He writes really well! You can’t–literally can’t–read what TH writes, including his name. Every time you post now, I read things about Charlie that seem new or surprising. As I posted before, it just seems like he’s on a developmental streak right now. And the tight and completely understood interaction among the three of you comes through so clearly.
    Safe travels to you when the time comes. It’s tough when turning-point events pile up like that.

  4. Emily says:

    He writes really well! You can’t–literally can’t–read what TH writes, including his name. Every time you post now, I read things about Charlie that seem new or surprising. As I posted before, it just seems like he’s on a developmental streak right now. And the tight and completely understood interaction among the three of you comes through so clearly.
    Safe travels to you when the time comes. It’s tough when turning-point events pile up like that.

  5. autismvox says:

    Ahem, my husband’s penmanship is not so easy to read (by his own acknowledgement) and my careful D’Nelian letters have turned into scratches after years of typing typing and more typing (though I can write fine if I try and teaching languages I get a fair amount of practice).
    Thank you thank you—-often I feel that I can always count on Charlie to surprise me!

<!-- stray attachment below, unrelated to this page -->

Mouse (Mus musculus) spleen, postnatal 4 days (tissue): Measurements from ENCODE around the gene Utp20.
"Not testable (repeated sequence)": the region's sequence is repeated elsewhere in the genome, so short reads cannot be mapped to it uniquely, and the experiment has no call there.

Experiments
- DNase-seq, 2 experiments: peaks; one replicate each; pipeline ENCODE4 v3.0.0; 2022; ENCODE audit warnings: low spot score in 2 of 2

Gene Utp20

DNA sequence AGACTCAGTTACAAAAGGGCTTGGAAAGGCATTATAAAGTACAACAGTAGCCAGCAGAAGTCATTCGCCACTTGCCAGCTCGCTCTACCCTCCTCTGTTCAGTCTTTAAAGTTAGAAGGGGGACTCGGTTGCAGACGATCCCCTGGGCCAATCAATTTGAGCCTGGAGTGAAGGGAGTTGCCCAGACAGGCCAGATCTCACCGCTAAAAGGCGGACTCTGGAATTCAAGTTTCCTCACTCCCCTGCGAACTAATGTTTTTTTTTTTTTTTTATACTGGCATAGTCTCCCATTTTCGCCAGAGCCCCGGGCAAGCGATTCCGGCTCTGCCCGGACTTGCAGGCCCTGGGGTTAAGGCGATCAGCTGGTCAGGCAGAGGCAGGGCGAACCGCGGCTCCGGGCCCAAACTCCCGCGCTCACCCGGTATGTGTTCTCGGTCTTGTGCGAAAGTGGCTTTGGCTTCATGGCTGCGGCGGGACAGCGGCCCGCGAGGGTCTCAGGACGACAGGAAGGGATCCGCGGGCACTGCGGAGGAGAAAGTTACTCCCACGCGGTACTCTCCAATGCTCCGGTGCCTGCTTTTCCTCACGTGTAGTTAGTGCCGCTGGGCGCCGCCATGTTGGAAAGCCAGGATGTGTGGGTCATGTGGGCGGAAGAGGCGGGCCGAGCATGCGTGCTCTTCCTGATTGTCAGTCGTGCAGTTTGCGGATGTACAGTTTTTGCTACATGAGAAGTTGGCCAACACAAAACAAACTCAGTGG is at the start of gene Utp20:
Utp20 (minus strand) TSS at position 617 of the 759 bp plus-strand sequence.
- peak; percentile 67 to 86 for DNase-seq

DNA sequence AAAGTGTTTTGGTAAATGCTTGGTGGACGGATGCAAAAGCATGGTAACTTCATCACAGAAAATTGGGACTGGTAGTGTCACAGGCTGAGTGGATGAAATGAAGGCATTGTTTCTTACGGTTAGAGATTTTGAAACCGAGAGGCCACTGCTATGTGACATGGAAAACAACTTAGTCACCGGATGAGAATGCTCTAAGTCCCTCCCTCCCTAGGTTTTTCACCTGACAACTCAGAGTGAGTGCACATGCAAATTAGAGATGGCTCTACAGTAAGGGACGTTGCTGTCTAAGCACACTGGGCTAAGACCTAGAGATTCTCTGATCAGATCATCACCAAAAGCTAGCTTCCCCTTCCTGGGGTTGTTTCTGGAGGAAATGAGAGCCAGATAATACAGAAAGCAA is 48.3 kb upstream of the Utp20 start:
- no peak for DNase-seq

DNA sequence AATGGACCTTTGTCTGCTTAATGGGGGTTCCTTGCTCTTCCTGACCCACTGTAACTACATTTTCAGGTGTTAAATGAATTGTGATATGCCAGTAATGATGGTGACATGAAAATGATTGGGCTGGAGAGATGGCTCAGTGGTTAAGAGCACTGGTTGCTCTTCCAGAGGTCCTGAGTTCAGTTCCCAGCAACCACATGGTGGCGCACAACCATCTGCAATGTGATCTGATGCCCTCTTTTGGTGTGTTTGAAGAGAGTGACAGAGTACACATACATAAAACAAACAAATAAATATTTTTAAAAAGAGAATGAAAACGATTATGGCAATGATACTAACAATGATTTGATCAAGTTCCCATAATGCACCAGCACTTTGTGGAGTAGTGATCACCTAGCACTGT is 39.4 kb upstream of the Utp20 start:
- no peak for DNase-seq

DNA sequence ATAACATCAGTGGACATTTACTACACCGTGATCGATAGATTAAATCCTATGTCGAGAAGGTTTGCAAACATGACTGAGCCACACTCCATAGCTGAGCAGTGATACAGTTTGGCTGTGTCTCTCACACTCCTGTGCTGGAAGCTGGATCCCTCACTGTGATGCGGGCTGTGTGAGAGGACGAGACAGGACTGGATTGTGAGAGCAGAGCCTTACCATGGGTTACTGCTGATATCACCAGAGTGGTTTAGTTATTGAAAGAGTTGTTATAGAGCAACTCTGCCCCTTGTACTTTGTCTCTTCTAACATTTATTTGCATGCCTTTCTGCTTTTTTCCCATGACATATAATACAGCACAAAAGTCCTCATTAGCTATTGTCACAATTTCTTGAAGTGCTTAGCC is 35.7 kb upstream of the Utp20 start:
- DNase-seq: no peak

6. autismvox says:

    Ahem, my husband’s penmanship is not so easy to read (by his own acknowledgement) and my careful D’Nelian letters have turned into scratches after years of typing typing and more typing (though I can write fine if I try and teaching languages I get a fair amount of practice).
    Thank you thank you—-often I feel that I can always count on Charlie to surprise me!

  7. Phil Schwarz (Shmuel ben-Avraham ve-Hannah) says:

    Charlie’s penmanship is better than mine ever was!
    (FWIW, I *detested* the D’Nealian cursive hand. It was *illogical*. So in 6th grade I invented my own system of ligatures for the D’Nealian manuscript hand, and luckily for me, penmanship was taught that year by our math teacher, who said that I could use my invention as long as I did so consistently. Later on I discovered that what I’d really done was simply to re-invent the Italic hand. Sad to say though that I never got very neat at it.)
    BTW, Ju Lei Jen sounds beautiful — what does it mean?
    My Hebrew name is simply Samuel (my middle name, after my father’s father, who died 3 years before I was born), son of Abraham (my father’s Hebrew name) and Hannah. The Hannah is interesting: my mother’s original Hebrew name was Gittel, which she detested. There is a tradition of taking a new name, when in the course of dealing with a life-threatening illness, which she did, when diagnosed with ovarian cancer. She chose Hannah, the Biblical mother of the prophet Samuel, for whom I and my father’s father were named. And so she is Gittel on her ketubah (ceremonial marriage-document), and Hannah on her tombstone, and in memory ever after.

  8. karen d says:

    What a beautiful tradition. I’m so glad Charlie’s name, in his own writing, will be included on the blanket. Safe travels. xoxo

  9. karen d says:

    What a beautiful tradition. I’m so glad Charlie’s name, in his own writing, will be included on the blanket. Safe travels. xoxo

  10. Allegra says:

    Wow, Charlie writes so well! (As everyone has said.)
    I’m very sorry for your loss.

  11. Allegra says:

    Wow, Charlie writes so well! (As everyone has said.)
    I’m very sorry for your loss.